At Summer Palace, Liu employs the technique on all kinds of proteins destined for different cooking methods. He deshells lobster and velvets the delicate flesh before simmering it in superior stock; scallop gets a coating and is passed through hot oil before being seared in high heat with black fungus and XO sauce while tough cuts of meat like venison and crocodile are tenderised with the technique and cooked in a claypot and wok-fried in spicy sauce respectively.
The Protective Coat
The first step is marinating the protein of choice to give it an even taste and texture, explains Liu. The meats can be marinated in any combination of seasoning for taste — the usual being soya sauce, salt, sugar, Chinese rice wine and sometimes minced garlic — but the crucial ingredient is a powdered starch (like cornstarch or potato starch) or egg white.
The Par-Cooking In Oil Or Water
Although velveting is a technique more commonly used in Chinese restaurants and zichar places than at home because home-cooks might find the extra step more trouble than it’s worth, chef Liu says that it is not that difficult to incorporate this technique at home with few simple tips. “You need twice the amount of oil as the ingredient you want to cook. Any cooking oil will do,” he explains. “The main difference between velveting in oil and frying is the temperature of the oil — in velveting you have to make sure the oil doesn’t get too hot.”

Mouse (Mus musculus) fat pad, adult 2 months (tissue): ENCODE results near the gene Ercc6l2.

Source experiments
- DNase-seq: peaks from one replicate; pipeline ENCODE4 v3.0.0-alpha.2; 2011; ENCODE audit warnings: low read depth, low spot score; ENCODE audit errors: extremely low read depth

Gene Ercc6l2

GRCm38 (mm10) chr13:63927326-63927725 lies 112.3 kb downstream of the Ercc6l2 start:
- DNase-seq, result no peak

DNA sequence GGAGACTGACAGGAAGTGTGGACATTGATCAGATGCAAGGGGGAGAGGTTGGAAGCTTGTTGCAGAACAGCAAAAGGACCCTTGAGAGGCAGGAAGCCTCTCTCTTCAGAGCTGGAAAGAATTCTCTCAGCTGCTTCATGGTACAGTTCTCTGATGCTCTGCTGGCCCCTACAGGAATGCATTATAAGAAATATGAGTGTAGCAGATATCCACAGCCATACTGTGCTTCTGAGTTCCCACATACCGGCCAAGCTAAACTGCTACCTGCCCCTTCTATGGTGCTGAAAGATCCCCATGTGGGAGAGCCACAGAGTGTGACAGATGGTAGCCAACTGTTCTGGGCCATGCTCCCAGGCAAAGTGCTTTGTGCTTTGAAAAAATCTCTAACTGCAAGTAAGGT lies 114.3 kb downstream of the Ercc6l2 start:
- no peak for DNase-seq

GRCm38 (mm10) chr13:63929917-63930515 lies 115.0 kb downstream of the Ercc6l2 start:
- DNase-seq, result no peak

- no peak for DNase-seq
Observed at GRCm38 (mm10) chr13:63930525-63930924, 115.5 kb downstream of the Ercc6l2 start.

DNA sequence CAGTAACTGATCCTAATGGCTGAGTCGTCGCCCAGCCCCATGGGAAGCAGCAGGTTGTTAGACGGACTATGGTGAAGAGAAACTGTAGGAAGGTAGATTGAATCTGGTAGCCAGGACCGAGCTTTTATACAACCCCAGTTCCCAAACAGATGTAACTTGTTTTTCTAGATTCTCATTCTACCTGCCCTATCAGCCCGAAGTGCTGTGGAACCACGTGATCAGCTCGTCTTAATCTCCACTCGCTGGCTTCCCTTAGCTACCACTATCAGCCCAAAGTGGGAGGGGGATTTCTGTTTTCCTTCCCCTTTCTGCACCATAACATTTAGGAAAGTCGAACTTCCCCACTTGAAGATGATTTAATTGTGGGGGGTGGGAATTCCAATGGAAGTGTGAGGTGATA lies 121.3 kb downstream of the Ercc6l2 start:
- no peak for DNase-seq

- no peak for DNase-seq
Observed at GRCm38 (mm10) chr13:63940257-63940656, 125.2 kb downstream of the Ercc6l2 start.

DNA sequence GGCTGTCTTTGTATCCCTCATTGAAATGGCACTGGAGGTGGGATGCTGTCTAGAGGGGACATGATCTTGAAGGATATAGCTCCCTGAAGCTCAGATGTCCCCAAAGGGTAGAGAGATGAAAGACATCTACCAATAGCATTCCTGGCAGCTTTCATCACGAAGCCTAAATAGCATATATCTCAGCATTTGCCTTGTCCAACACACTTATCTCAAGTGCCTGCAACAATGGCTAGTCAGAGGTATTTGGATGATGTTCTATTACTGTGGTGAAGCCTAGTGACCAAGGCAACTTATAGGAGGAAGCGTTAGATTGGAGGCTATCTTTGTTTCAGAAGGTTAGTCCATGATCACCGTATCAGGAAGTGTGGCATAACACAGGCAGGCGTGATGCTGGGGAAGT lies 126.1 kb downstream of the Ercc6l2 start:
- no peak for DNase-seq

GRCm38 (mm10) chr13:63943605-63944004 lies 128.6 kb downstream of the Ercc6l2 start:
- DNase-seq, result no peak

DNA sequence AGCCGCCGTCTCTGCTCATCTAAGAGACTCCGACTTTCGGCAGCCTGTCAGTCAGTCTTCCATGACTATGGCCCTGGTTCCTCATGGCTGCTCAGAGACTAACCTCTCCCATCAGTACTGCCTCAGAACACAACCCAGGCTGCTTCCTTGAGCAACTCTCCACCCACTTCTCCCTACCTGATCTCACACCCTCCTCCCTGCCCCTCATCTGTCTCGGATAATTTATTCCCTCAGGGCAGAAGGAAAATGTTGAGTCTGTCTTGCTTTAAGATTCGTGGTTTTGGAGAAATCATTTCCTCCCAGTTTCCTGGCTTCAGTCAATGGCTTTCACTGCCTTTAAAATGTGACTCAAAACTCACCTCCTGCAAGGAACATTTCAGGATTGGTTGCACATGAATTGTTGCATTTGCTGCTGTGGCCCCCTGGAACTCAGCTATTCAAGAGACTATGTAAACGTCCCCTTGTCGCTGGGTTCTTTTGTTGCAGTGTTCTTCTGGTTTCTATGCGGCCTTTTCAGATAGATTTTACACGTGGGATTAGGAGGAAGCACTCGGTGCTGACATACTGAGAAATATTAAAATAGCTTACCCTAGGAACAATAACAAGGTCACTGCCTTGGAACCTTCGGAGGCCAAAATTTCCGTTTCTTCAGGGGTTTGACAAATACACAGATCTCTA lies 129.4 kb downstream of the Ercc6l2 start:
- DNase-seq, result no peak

An alternative to par-cooking the marinated meat in hot oil is water-velveting, or guo shui (passing through water), where the marinated meat is blanched in boiling water with a little bit of oil. Water-velveting can be employed by home-cooks who find it prohibitive to use so much oil in cooking, although Liu maintains that the result is not as good as velveting in oil. “The resulting meat is not as tender and fresh-tasting because some of the proteins in the ingredient are washed away in the blanching process,” he says.
Give this Chinese restaurant technique a go. Both velveting techniques are simple enough to try at home and can provide that much-needed boost to your everyday stir-fries.